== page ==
Kenilworth Junction Signal Cabin, as ex-LNWR 0-8-0 'Super D'
No 9130 slows down to allow the fireman to collect the token circa 1936. The
London and North Western Railway 'G' Class along with modifications that made
them into 'G1', 'G2' and 'G2a' classes, was a class of 0-8-0 steam locomotives
designed for heavy freight work. The 'G' class were originally introduced in
1906 as modifications of Webb's 4-cylinder compound 'B' Class 0-8-0s by
removing their outside cylinders to give a simpler two cylinder layout. From
1912 superheating was introduced and most of the 'B' class were converted into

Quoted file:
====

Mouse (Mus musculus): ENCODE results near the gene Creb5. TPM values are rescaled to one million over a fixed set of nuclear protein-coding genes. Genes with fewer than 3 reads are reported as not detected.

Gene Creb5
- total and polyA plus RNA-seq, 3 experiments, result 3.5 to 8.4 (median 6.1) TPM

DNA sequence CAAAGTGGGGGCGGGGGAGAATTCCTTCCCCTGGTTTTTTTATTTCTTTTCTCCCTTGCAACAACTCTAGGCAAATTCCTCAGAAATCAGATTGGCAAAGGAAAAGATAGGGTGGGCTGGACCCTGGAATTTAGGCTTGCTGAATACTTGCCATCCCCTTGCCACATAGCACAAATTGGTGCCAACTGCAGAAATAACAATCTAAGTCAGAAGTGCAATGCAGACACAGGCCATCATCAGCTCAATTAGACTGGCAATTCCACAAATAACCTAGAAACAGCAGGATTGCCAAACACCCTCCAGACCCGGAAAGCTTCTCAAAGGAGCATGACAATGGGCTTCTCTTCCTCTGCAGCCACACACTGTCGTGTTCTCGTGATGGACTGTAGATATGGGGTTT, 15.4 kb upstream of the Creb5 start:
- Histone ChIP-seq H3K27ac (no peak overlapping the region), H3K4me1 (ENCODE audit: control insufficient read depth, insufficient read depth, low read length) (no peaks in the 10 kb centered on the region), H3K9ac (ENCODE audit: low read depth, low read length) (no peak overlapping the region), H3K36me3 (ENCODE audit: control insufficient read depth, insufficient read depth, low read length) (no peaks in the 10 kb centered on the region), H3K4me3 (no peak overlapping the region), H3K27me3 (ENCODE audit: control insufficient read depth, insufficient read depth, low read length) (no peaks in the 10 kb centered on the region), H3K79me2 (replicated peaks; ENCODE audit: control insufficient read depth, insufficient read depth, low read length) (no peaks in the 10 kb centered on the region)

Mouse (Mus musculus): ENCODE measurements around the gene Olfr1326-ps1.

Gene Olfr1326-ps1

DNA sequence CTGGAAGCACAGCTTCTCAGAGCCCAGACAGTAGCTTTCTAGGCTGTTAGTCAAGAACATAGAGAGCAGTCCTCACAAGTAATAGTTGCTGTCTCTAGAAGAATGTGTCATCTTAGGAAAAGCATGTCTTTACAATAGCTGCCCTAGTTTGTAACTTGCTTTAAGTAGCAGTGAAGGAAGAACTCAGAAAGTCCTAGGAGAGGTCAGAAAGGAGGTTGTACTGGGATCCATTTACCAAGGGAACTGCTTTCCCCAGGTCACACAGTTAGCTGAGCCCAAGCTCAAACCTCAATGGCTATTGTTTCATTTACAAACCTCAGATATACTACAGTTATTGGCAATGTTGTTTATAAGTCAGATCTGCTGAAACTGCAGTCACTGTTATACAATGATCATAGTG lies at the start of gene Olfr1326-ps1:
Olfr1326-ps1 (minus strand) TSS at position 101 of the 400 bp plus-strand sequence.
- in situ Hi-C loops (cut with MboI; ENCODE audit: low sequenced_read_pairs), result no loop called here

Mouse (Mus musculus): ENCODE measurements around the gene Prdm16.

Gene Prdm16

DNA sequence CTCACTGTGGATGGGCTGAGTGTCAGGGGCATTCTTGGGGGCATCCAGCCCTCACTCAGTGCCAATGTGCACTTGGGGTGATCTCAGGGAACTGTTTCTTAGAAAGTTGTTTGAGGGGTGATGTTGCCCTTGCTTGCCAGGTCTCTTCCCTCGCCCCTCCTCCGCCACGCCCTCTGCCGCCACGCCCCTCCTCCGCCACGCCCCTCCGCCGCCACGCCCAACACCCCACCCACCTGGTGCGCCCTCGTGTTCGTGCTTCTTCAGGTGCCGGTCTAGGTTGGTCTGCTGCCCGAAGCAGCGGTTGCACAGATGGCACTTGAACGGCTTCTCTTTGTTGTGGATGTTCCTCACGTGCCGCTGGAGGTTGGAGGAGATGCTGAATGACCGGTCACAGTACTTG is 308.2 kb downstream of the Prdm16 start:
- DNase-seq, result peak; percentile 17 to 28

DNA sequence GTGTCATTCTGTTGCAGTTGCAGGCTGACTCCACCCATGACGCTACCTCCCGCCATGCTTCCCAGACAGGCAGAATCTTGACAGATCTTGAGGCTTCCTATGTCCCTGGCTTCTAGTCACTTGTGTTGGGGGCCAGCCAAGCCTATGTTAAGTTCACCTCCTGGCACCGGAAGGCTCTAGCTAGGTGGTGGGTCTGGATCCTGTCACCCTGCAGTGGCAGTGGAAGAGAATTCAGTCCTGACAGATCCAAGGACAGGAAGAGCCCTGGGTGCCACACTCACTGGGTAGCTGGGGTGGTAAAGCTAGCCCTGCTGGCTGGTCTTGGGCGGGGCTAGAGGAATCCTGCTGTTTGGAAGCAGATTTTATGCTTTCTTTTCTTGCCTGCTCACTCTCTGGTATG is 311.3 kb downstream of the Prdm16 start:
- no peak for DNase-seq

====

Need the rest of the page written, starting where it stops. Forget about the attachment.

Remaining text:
'G1' Class, not 'G' Class. The 'G2' class were new builds with increased boiler
pressure from 160psi to 175psi. Some 'G1s' were converted to 'G2a' classes
after their boiler pressure was increased. They were known to railway
enthusiasts as 'Super Ds' because a large number of the 'G1' class locomotives
were rebuilt from George Whale D class 0-8-0s with superheating, with super
short for superheated. To be strictly accurate the nickname should not have
been applied to all of the 'G' variants but as they looked the same the
nickname was applied to all variants.